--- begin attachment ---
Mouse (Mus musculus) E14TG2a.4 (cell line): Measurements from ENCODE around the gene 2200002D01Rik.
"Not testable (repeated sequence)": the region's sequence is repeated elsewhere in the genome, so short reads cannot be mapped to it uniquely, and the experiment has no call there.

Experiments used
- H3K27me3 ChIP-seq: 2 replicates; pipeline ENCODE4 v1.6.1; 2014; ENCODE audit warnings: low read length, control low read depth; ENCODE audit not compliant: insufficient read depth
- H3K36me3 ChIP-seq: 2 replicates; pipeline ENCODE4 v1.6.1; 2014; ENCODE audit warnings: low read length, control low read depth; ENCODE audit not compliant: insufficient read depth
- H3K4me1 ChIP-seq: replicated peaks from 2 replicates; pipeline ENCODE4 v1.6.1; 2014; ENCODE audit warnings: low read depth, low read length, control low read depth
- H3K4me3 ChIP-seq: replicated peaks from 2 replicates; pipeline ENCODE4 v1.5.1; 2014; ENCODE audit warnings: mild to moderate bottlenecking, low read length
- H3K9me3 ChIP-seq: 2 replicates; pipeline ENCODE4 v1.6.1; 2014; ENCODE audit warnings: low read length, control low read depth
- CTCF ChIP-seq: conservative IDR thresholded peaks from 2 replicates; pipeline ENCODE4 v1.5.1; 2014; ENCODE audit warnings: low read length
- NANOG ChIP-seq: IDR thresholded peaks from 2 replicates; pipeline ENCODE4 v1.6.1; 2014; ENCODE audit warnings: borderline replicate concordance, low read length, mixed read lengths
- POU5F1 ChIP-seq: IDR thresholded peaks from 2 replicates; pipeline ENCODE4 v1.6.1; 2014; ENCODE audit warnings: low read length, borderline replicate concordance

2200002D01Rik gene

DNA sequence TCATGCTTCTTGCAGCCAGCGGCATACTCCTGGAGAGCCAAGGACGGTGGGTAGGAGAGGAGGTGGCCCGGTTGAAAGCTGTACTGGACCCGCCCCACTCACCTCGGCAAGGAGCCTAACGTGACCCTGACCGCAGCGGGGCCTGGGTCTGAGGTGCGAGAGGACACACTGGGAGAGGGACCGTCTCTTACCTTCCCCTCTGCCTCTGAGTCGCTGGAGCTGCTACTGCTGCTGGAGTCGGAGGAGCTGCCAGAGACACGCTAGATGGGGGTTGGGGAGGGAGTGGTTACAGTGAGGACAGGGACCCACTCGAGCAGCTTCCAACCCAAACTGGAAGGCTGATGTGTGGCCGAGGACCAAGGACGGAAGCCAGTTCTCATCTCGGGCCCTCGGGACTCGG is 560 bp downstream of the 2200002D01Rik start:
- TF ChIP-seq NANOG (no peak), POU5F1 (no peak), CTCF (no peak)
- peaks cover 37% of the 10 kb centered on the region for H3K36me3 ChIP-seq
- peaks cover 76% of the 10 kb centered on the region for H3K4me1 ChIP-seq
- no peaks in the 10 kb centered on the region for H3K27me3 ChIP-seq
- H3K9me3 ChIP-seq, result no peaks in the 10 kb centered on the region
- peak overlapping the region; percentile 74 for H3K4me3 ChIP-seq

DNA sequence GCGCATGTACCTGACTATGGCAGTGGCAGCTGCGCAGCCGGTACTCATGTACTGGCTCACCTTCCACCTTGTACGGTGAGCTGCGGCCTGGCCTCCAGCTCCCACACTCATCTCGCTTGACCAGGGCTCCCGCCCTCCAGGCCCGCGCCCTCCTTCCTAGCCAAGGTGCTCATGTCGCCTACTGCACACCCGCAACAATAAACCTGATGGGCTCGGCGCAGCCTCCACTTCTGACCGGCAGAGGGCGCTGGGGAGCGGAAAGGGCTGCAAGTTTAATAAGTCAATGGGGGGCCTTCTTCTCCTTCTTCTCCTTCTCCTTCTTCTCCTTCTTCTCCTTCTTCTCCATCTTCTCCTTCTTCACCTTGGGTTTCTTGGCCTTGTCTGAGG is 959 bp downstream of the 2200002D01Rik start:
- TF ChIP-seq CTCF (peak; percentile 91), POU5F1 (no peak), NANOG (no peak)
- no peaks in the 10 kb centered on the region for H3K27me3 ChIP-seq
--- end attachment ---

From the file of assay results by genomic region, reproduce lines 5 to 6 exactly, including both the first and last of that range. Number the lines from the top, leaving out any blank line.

- H3K36me3 ChIP-seq: 2 replicates; pipeline ENCODE4 v1.6.1; 2014; ENCODE audit warnings: low read length, control low read depth; ENCODE audit not compliant: insufficient read depth
- H3K4me1 ChIP-seq: replicated peaks from 2 replicates; pipeline ENCODE4 v1.6.1; 2014; ENCODE audit warnings: low read depth, low read length, control low read depth